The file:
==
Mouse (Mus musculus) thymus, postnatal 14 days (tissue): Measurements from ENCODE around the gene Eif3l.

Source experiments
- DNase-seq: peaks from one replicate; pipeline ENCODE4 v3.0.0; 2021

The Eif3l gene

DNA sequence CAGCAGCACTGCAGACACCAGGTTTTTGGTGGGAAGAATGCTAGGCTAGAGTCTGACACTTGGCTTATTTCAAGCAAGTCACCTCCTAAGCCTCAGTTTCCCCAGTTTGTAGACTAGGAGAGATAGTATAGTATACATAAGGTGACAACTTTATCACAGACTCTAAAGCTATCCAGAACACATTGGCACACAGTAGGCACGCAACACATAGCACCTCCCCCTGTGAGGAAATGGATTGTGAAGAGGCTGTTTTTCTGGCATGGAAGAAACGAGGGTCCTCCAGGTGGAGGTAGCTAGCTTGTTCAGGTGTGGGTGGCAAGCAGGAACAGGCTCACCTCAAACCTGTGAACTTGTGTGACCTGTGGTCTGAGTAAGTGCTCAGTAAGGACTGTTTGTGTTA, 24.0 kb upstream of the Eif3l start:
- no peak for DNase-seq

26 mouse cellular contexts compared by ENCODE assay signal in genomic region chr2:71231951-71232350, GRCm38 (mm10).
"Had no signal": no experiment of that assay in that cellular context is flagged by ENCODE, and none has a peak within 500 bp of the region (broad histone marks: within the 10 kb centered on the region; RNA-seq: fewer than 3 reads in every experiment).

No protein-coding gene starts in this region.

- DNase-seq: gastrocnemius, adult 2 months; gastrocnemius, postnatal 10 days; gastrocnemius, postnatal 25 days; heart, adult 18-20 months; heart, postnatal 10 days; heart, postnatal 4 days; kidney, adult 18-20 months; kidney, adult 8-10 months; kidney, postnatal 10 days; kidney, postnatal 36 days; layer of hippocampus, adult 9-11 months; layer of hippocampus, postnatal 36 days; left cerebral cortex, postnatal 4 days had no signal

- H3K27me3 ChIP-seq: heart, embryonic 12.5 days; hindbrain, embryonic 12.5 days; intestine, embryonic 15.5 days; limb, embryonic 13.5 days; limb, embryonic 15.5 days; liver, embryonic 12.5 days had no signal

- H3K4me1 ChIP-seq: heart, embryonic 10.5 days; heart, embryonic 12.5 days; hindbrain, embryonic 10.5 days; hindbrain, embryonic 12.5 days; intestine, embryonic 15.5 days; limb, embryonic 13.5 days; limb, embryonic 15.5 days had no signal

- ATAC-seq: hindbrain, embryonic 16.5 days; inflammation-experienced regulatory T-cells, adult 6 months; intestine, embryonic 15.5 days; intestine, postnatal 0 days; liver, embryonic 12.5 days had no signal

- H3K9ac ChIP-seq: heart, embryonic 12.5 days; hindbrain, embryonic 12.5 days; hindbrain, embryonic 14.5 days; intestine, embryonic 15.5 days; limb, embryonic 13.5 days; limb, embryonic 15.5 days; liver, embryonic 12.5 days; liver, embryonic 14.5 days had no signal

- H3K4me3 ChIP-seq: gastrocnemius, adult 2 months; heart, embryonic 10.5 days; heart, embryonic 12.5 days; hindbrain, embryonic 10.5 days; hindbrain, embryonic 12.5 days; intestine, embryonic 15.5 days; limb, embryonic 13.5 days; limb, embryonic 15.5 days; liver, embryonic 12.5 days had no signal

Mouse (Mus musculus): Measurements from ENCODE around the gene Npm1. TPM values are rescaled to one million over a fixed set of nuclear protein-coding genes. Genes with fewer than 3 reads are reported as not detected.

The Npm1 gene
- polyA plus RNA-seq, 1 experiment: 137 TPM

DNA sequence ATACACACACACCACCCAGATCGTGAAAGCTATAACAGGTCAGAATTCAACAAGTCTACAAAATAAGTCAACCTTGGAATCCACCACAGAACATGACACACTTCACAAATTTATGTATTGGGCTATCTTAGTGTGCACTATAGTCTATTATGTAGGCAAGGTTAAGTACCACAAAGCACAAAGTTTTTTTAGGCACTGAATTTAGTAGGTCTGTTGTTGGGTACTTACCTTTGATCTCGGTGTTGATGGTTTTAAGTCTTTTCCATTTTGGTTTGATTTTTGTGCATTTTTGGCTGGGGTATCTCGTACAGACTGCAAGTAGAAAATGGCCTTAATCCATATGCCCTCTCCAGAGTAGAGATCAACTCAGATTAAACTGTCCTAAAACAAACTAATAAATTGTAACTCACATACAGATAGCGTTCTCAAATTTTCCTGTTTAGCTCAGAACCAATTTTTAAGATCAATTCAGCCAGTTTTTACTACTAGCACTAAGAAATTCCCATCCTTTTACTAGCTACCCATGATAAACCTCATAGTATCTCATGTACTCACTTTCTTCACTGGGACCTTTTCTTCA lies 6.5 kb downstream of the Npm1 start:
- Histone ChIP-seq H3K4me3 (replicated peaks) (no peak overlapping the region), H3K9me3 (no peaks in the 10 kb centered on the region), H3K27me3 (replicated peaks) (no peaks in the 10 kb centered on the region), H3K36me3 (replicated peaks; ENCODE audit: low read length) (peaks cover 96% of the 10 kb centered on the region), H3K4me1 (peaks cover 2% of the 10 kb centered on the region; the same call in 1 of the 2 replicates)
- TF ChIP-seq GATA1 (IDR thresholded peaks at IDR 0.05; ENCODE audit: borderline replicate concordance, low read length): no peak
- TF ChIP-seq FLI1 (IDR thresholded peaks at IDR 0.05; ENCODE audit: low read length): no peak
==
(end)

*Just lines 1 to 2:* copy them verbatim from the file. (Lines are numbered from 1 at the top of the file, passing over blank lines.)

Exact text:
Mouse (Mus musculus) thymus, postnatal 14 days (tissue): Measurements from ENCODE around the gene Eif3l.

Source experiments